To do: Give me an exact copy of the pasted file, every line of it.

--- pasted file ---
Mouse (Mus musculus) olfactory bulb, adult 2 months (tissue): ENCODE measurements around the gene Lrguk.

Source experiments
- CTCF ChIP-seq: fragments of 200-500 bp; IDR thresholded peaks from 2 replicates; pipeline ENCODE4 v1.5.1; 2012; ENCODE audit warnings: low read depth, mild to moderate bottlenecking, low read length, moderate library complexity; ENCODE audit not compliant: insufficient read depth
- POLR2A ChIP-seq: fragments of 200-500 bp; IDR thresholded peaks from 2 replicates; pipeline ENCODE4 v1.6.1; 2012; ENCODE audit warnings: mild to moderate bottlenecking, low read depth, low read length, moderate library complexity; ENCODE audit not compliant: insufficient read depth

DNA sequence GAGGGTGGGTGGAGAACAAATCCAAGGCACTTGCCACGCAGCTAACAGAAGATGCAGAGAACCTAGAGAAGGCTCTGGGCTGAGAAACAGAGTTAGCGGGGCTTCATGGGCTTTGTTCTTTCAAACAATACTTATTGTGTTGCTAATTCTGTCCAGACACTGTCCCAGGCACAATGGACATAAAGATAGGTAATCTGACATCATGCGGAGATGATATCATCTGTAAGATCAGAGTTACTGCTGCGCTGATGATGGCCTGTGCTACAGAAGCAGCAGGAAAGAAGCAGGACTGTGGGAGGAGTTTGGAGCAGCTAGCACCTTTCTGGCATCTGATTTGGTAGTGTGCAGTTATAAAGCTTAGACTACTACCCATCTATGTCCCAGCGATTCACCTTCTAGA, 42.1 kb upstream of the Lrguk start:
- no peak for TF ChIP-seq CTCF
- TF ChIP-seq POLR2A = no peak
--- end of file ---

Mouse (Mus musculus) olfactory bulb, adult 2 months (tissue): ENCODE measurements around the gene Lrguk.

Source experiments
- CTCF ChIP-seq: fragments of 200-500 bp; IDR thresholded peaks from 2 replicates; pipeline ENCODE4 v1.5.1; 2012; ENCODE audit warnings: low read depth, mild to moderate bottlenecking, low read length, moderate library complexity; ENCODE audit not compliant: insufficient read depth
- POLR2A ChIP-seq: fragments of 200-500 bp; IDR thresholded peaks from 2 replicates; pipeline ENCODE4 v1.6.1; 2012; ENCODE audit warnings: mild to moderate bottlenecking, low read depth, low read length, moderate library complexity; ENCODE audit not compliant: insufficient read depth

DNA sequence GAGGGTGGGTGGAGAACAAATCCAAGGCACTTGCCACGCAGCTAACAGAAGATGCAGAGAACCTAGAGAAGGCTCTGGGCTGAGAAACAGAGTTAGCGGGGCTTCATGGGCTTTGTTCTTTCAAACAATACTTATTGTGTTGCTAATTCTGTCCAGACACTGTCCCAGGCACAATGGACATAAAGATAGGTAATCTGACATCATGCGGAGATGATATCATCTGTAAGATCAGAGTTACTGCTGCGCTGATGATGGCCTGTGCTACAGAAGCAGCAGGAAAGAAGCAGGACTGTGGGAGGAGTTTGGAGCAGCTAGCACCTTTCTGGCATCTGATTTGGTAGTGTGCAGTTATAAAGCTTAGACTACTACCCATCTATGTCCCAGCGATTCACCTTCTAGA, 42.1 kb upstream of the Lrguk start:
- no peak for TF ChIP-seq CTCF
- TF ChIP-seq POLR2A = no peak